This scientific study combines analysis of up-to-date international manufacturing and market implementation data throughout 2007 with subsequent strategic and political developments up to September 2008.
Preliminary findings show:
- an increase in the yearly growth rate of solar photovoltaic production, averaging 40% over five years and then peaking at 60% in 2007;
- a €5.7 billion turnover in Germany in 2007 with in excess of 100,000 houses installing solar panels;
- world electricity production with PV systems is ca 10 Billion KWh, of which half comes from the EU. Solar energy still accounts for only 0.2% of total electricity consumption in Europe. Yet, the net effect is 4 million fewer tonnes of CO2 being released;
- incentive schemes and technical advances are having a positive downward impact on photovoltaic costs. Market value is estimated to reach €40 billion by 2010 with lower prices for consumers.
How does solar power work?
Photovoltaic solar energy is one of 14 different energy technologies that the Joint Research Centre is currently assessing within the context of the Strategic Energy Technology Plan, which is a key input to Europe's current energy policy. Solar energy works by generating electricity using semiconductor devices known as solar cells. A number of solar cells form a solar "Module" or "Panel", which can then be combined to solar systems, ranging from a few Watts of electricity output to multi Megawatt power stations. Recent advances such as thin film technologies are becoming increasingly commercial. This process allows an entire module to be processed in a single step.
A bright future for solar
The photovoltaic growth scenario for Europe based on 2001 to 2007 data, an analysis of European policies and assessment of current investments predicts that more than 15TWh of electricity will be generated in 2010. This equates to 0.5% of the EU 27 total net production of electricity in 2006 or the same as Slovenia's total electricity consumption.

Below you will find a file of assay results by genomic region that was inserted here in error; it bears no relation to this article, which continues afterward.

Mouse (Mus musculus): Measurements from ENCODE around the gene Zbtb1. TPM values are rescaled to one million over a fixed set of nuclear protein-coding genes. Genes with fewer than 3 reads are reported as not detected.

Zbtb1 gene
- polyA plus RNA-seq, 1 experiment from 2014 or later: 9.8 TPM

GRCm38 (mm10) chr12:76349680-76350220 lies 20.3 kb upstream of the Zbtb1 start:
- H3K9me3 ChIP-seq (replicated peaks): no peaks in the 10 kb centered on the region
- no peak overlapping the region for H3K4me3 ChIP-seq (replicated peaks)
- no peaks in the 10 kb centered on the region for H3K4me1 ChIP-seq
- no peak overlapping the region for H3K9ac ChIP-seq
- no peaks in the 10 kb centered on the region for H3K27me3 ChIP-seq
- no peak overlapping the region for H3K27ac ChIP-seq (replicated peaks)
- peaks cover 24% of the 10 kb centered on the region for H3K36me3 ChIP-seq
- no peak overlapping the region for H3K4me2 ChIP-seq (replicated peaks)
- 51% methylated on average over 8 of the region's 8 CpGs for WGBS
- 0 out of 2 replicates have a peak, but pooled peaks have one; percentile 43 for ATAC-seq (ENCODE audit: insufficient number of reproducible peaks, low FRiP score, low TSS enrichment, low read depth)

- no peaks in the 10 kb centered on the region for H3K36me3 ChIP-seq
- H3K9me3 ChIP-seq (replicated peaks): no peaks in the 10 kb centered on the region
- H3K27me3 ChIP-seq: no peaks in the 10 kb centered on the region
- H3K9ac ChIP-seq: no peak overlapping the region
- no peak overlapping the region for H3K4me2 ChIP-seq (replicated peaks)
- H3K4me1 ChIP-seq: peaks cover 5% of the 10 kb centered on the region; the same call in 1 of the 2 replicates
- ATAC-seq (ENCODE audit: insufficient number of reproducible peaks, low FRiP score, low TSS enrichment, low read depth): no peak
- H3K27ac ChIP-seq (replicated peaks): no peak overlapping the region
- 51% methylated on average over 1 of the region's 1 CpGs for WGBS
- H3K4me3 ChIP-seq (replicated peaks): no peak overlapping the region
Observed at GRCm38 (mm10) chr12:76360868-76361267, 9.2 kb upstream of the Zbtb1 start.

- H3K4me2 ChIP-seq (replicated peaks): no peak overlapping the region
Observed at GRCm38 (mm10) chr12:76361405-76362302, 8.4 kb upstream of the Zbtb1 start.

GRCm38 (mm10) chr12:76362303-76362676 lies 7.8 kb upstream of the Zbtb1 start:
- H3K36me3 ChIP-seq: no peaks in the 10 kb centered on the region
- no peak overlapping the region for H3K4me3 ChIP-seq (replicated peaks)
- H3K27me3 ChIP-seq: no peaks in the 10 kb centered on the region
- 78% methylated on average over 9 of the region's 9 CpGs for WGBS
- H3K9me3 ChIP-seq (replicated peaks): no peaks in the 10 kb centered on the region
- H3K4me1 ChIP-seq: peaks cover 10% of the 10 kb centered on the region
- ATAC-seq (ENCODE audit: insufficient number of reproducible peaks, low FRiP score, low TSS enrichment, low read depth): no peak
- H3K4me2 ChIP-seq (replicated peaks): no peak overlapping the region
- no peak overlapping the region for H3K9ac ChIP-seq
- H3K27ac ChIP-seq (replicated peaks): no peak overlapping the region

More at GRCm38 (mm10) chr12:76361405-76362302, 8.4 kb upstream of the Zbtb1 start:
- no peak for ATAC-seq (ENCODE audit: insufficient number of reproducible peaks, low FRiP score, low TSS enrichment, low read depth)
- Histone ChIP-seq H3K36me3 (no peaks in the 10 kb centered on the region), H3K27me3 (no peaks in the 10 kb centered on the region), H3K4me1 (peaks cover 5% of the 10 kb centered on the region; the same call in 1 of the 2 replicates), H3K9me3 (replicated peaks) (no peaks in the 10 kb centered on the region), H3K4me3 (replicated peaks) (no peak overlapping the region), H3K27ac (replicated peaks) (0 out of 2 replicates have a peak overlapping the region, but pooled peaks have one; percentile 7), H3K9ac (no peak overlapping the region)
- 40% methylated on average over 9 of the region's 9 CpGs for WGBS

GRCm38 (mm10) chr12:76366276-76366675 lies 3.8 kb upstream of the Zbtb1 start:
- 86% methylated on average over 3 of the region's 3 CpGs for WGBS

Projections are that by 2012 China will account for 27% of worldwide solar cell production capacity (approximately 42.8 GW), followed by Europe with 23%, Japan with 17% and Taiwan with 14%.
Berta Duane | alfa
TU Graz researchers show that enzyme function inhibits battery ageing
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Astronomers from Bonn and Tautenburg in Thuringia (Germany) used the 100-m radio telescope at Effelsberg to observe several galaxy clusters. At the edges of these large accumulations of dark matter, stellar systems (galaxies), hot gas, and charged particles, they found magnetic fields that are exceptionally ordered over distances of many million light years. This makes them the most extended magnetic fields in the universe known so far.
The results will be published on March 22 in the journal „Astronomy & Astrophysics“.
Galaxy clusters are the largest gravitationally bound structures in the universe. With a typical extent of about 10 million light years, i.e. 100 times the...
Researchers at the Goethe University Frankfurt, together with partners from the University of Tübingen in Germany and Queen Mary University as well as Francis Crick Institute from London (UK) have developed a novel technology to decipher the secret ubiquitin code.
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In the eternal search for next generation high-efficiency solar cells and LEDs, scientists at Los Alamos National Laboratory and their partners are creating...
Silicon nanosheets are thin, two-dimensional layers with exceptional optoelectronic properties very similar to those of graphene. Albeit, the nanosheets are less stable. Now researchers at the Technical University of Munich (TUM) have, for the first time ever, produced a composite material combining silicon nanosheets and a polymer that is both UV-resistant and easy to process. This brings the scientists a significant step closer to industrial applications like flexible displays and photosensors.
Silicon nanosheets are thin, two-dimensional layers with exceptional optoelectronic properties very similar to those of graphene. Albeit, the nanosheets are...
Enzymes behave differently in a test tube compared with the molecular scrum of a living cell. Chemists from the University of Basel have now been able to simulate these confined natural conditions in artificial vesicles for the first time. As reported in the academic journal Small, the results are offering better insight into the development of nanoreactors and artificial organelles.
Enzymes behave differently in a test tube compared with the molecular scrum of a living cell. Chemists from the University of Basel have now been able to...
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